They were such an unlikely match - the corny B movie star whose acting skills made him America's "great communicator", and the earnest leader with little sense of humour.
Yet Ronald Reagan and Margaret Thatcher hit it off in such a big way that she saw Britain's alliance with the US across the Atlantic as being closer than our?relationship?with France just across the Channel.
She believed America's military might kept the world stable but, even more fundamentally, she believed in the effectiveness of American-style capitalism. She had a cordial?relationship?with President Reagan's Democrat predecessor, Jimmy Carter, but she despised what she saw as his wishy-washy liberalism.
Reagan's politics suited her better. They were both dogmatic in their hard-line monetarist policies and each were deeply distrustful of a perceived expansion of communism. But, more importantly, the man suited her better.
There was a clear chemistry. He was gallant towards her, and she loved tall, older men, especially those such as Reagan who had film-star good looks.
Reagan was out of his depth with world statesmen so was grateful for an ally, especially one who spoke English.
They formed a mutual admiration that transcended politics and lasted to the end of his life.
But they could hardly have been more different. Reagan was a lazy, optimistic broad-stroke politician, more than happy to delegate. Thatcher was a workaholic who thought nobody but she could do a job well, with a grasp of detail that made her formidable as an opponent.
She knew his faults. "Not much grey matter, is there?" she once said, privately.
But in public she deferred to him, almost girlishly. She first met him when he was Governor of California, and she was not yet in office.
They were both delighted when the other landed the top job and she was the first foreign visitor to the White House after his inauguration in 1981.
It was at the G7 summit that tear they really became close, dropping the formal address in their letters and becoming Dear Margaret and Dear Ron.
His staff realised her worth as she helped him navigate tricky diplomatic waters and, at times, she presented US policy better than he did on the world stage.
They became a very powerful double act.
When he was in trouble domestically over allegations that America exchanged arms for the release of Iranian hostages she leapt to his defence.
She went on US American television saying how much she trusted him. And their?relationship?was cemented by the threat from Russia.
The world was in the depths of the Cold War and the threat of nuclear annihilation was very far away.
In Britain, the procurement of Trident weapons and the siting of cruise missiles at Greenham Common brought the issue of nuclear proliferation to the fore.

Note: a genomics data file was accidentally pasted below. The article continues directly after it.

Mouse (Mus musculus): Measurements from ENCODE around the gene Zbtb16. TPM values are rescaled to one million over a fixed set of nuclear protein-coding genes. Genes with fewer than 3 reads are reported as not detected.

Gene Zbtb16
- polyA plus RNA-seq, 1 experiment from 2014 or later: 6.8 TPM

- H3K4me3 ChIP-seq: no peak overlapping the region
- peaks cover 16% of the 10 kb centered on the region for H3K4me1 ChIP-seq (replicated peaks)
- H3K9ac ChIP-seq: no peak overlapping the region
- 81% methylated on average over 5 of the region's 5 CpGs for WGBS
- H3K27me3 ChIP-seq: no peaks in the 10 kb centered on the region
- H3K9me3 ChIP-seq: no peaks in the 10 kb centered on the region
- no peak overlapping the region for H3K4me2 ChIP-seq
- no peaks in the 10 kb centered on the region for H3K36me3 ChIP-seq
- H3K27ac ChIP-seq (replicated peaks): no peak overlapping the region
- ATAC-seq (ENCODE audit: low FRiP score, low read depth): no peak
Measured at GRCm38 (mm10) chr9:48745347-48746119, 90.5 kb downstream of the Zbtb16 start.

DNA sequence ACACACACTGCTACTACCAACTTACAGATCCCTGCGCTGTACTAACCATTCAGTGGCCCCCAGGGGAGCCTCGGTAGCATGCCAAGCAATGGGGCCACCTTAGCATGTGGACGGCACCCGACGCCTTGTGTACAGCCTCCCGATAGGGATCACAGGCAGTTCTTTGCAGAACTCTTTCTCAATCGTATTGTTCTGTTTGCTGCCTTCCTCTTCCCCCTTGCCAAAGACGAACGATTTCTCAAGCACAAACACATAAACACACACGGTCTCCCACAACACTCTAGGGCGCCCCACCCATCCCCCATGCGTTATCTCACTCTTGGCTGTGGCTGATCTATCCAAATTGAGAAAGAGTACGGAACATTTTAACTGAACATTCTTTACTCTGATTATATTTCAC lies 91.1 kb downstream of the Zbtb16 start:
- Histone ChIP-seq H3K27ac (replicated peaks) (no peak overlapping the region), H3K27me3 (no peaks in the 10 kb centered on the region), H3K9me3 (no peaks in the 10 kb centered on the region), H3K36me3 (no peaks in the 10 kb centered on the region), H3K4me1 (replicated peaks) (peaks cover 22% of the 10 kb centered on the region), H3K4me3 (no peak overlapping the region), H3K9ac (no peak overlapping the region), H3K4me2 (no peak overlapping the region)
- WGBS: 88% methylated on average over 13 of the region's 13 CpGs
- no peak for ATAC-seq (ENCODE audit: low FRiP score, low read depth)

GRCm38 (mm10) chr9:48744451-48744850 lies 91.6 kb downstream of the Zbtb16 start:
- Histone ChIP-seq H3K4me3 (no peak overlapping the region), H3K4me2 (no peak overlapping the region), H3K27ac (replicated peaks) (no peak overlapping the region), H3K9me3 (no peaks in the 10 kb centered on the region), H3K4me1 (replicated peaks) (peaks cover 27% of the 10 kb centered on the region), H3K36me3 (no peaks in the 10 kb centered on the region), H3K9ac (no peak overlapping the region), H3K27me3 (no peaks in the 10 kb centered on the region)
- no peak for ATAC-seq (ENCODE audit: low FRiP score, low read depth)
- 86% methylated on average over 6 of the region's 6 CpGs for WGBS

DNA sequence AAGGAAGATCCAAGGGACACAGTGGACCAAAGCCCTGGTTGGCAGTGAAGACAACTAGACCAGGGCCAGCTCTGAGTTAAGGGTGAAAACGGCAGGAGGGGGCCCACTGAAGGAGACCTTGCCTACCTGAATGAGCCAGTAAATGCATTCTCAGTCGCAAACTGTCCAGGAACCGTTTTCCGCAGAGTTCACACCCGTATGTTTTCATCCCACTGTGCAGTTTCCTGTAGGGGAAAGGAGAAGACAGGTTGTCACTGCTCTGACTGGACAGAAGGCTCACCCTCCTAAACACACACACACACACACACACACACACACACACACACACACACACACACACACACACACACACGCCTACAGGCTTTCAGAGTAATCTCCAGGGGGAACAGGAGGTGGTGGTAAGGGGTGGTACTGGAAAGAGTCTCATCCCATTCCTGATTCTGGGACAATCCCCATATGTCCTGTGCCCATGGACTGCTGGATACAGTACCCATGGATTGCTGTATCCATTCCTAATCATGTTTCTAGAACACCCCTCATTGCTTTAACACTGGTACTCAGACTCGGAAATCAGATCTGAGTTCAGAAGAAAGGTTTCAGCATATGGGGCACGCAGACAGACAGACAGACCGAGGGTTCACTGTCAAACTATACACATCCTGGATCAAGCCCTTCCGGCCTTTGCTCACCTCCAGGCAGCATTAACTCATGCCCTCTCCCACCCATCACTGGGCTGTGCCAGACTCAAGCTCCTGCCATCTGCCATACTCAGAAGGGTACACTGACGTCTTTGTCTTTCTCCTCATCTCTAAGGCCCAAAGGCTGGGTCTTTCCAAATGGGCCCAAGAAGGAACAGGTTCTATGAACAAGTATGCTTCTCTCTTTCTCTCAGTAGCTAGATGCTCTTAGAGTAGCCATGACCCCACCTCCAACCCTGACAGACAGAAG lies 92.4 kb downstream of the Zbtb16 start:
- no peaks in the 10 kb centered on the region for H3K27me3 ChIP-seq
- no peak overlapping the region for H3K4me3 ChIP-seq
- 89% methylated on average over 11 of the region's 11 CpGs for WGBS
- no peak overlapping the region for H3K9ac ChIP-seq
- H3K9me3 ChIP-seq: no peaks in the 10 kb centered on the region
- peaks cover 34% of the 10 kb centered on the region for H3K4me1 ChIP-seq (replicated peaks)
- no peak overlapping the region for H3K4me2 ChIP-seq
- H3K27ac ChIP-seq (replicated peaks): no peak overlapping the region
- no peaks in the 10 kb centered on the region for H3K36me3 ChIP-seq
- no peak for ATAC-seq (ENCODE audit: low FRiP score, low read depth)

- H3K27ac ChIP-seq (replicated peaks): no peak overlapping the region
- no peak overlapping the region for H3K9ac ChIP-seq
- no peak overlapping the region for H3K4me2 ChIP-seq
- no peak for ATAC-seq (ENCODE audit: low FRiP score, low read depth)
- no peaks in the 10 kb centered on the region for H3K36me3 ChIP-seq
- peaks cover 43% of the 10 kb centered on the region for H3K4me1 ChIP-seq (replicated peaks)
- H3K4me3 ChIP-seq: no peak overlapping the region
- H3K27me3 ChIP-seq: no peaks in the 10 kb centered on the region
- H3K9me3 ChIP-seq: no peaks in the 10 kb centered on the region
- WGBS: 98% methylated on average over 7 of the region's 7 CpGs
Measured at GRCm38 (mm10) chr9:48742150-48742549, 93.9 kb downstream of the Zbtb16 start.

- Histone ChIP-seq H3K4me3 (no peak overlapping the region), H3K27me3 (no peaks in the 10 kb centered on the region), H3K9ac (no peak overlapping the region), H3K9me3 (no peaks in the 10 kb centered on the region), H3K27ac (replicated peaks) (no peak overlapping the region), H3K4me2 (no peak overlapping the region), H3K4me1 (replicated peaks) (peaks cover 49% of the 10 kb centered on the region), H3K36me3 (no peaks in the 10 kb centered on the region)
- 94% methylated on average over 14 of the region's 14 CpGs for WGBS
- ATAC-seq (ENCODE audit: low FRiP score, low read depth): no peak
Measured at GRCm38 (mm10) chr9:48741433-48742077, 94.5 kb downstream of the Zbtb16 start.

The American airbase in Berkshire became the focus of one of the longest campaigns as a peace camp was set up outside to protest against the Government's decision.
The publication in 1980 of Protect and Survive, the Government's guide to living through a nuclear war, added to the fear.
The introduction of the Star Wars shield - more formally known as the Strategic Defence Initiative - which aimed to shoot down incoming nuclear missiles, was widely derided and only served to increase East-West tensions.
But the arrival of Mikhail Gorbachev as chairman of the Supreme Soviet saw a thaw in international relations.
Thatcher first met him in 1984 when he visited Britain. He was a member of the Politburo and visited Chequers for lunch.
The diametrically opposed political opponents found common ground and Thatcher famously said: "I like Mr Gorbachev, we can do business together."
Thatcher lavished high praise on her US ally at the end of the Cold War.
She said: "Ronald Reagan had a higher claim than any other leader to have won the Cold War for liberty and he did it without a shot being fired."
He later responded: "This great lady has not only served her country well, she has served the free world well. She is truly a great statesman. So much so that I'll correct what I just said: She is a great stateswoman holding her own among all the statesmen of the world."
There were political hiccups along the way. Thatcher was desperate for America's support during the Falklands, something initially refused by the US.
Records recently released show underlying tensions between the two leaders as Reagan advocated talks before invasion.
In one transatlantic conversation between the pair Thatcher told him she, "was sure that the president would act in the same way if Alaska had been similarly threatened... self-determination for the islanders had to be the paramount consideration."
There were also tensions over American sanctions against Russia, the US investigation into British Airways which held up her privatisation plans, and the invasion of Grenada, a Commonwealth member.
Thatcher was also determined that history would see her as America's ally, not its poodle. Despite this, she agreed to allow American bombers to fly from British bases to bomb Libya, especially after the shooting of WPC Yvonne Fletcher in 1984 and Libya's secret arming of the IRA.
It caused her big problems at home but she weathered the storm, and felt it was more than justified to keep her close?relationship?with the US.
On a personal level, the Reagans and the Thatchers got on well.
They were relaxed together, they enjoyed each other's company. When they were together in private, they could talk freely and frankly, as old friends.
After they had both left office, they kept in touch.
Reagan suffered from Alzheimer's disease, and throughout Thatcher kept in touch with his wife Nancy. He died of pneumonia in California in 2004.
Thatcher never achieved a closeness like this with any other world leader.
Now read about her struggles at home with the IRA.